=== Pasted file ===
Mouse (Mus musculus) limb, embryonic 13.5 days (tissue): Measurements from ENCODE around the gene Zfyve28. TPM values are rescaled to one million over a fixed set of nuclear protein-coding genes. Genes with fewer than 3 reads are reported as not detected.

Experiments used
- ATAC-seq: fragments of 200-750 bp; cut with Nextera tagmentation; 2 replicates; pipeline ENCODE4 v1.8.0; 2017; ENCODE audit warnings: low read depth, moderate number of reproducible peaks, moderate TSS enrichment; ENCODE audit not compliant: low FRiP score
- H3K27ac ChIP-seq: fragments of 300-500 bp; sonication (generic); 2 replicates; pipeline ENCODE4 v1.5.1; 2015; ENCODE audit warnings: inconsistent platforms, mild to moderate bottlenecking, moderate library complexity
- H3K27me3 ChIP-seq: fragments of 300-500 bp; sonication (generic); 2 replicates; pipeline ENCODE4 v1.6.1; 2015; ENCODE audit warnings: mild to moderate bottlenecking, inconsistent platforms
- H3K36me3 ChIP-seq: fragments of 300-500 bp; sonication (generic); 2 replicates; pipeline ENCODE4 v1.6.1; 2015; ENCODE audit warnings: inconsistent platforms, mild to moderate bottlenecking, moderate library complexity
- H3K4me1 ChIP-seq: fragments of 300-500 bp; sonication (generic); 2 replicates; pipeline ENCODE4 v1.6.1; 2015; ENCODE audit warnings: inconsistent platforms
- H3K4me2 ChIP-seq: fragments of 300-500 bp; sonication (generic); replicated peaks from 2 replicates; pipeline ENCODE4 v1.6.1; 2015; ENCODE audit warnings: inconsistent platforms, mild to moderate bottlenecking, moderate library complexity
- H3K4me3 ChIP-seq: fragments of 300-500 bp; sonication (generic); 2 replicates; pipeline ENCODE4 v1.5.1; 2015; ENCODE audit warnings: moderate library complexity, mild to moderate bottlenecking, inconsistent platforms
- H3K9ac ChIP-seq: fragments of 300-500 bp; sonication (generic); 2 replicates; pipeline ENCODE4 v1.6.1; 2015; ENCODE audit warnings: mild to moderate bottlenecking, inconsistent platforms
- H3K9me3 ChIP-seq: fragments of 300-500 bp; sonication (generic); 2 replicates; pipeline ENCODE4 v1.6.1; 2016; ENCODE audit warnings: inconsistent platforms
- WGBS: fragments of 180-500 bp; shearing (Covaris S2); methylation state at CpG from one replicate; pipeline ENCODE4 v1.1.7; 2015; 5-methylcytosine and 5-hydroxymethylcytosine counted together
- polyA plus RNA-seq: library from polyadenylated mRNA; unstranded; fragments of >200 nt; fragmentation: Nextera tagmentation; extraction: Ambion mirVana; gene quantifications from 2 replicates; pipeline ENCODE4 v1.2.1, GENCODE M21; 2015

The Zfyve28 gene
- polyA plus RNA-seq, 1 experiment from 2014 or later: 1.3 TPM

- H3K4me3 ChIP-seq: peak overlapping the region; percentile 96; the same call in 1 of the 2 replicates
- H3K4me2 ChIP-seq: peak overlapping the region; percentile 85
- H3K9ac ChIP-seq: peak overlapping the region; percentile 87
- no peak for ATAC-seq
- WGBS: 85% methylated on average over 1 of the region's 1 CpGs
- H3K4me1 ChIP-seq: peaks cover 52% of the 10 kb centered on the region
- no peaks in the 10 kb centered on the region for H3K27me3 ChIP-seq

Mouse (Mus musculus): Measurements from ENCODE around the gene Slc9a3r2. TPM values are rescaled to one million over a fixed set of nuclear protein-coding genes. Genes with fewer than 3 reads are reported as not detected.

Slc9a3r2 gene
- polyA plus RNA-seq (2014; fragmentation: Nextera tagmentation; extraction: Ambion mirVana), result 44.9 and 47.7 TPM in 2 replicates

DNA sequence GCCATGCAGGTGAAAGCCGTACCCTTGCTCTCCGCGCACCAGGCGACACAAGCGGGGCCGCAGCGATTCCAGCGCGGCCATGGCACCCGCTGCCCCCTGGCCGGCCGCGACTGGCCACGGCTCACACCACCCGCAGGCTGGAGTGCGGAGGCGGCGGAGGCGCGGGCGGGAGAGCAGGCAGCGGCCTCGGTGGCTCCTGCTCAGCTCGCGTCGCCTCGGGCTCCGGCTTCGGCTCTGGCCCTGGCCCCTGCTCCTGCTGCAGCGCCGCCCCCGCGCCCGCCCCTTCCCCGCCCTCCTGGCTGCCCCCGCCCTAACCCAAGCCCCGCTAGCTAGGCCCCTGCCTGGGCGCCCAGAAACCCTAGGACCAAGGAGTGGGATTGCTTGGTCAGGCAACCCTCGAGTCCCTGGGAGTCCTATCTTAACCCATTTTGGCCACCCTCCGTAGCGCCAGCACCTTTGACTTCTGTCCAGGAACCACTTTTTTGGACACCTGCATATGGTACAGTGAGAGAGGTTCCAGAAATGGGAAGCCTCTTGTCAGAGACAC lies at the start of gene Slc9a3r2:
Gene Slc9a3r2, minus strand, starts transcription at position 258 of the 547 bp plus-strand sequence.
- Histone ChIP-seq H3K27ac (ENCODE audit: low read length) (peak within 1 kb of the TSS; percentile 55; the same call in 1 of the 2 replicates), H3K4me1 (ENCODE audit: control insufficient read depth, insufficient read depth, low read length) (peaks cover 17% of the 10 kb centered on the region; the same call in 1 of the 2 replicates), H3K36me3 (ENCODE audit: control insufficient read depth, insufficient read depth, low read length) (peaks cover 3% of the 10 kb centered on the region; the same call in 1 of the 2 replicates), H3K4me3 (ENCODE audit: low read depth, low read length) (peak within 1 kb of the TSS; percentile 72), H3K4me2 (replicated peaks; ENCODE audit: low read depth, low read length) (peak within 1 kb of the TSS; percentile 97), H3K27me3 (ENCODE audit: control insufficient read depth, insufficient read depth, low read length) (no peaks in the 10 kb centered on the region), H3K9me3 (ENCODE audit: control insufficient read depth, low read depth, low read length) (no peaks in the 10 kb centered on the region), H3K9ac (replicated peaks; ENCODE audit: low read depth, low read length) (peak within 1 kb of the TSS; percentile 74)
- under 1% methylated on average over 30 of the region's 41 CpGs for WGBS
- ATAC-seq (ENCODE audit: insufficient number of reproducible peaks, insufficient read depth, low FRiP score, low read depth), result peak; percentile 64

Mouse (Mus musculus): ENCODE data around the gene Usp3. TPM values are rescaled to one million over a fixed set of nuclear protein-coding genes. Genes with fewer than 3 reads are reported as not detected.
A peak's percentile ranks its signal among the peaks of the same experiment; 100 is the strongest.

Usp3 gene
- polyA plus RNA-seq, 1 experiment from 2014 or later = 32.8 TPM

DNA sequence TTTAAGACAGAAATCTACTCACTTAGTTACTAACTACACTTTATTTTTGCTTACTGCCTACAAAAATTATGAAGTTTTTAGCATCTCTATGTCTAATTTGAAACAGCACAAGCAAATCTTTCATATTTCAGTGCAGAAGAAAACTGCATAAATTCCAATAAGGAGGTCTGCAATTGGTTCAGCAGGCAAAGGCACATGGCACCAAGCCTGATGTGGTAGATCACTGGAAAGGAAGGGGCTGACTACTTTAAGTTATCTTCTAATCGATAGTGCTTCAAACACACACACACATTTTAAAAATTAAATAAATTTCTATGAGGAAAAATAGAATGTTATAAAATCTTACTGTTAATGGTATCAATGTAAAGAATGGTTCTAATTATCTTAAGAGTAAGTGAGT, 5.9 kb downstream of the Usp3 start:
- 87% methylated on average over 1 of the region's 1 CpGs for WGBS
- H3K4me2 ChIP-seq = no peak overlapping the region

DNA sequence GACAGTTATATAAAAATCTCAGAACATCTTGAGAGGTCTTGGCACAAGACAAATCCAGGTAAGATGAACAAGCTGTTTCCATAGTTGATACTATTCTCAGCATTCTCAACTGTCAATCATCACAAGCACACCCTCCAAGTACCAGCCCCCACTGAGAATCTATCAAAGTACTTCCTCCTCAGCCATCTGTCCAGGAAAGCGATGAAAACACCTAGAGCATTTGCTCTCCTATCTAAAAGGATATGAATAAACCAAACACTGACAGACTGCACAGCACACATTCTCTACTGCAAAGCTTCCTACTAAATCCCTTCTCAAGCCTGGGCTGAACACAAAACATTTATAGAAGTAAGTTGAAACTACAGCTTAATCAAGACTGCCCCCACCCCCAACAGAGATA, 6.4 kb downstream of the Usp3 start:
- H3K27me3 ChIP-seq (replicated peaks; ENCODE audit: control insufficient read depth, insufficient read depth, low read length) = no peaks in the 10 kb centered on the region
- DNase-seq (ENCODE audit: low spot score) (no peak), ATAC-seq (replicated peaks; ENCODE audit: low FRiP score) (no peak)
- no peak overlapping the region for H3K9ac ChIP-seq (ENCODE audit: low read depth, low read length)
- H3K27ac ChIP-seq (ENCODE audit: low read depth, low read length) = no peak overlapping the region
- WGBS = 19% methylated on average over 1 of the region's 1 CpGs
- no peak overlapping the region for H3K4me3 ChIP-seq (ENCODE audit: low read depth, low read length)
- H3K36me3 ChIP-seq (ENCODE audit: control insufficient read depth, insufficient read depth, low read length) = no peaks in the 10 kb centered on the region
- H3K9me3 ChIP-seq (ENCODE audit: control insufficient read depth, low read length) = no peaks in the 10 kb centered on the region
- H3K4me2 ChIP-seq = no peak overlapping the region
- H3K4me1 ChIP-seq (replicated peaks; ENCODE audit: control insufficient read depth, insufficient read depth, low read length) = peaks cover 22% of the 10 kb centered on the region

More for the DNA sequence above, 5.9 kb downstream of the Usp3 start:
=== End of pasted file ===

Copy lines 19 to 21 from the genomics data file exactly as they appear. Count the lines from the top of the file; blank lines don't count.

- no peak for ATAC-seq
- WGBS: 85% methylated on average over 1 of the region's 1 CpGs
- H3K4me1 ChIP-seq: peaks cover 52% of the 10 kb centered on the region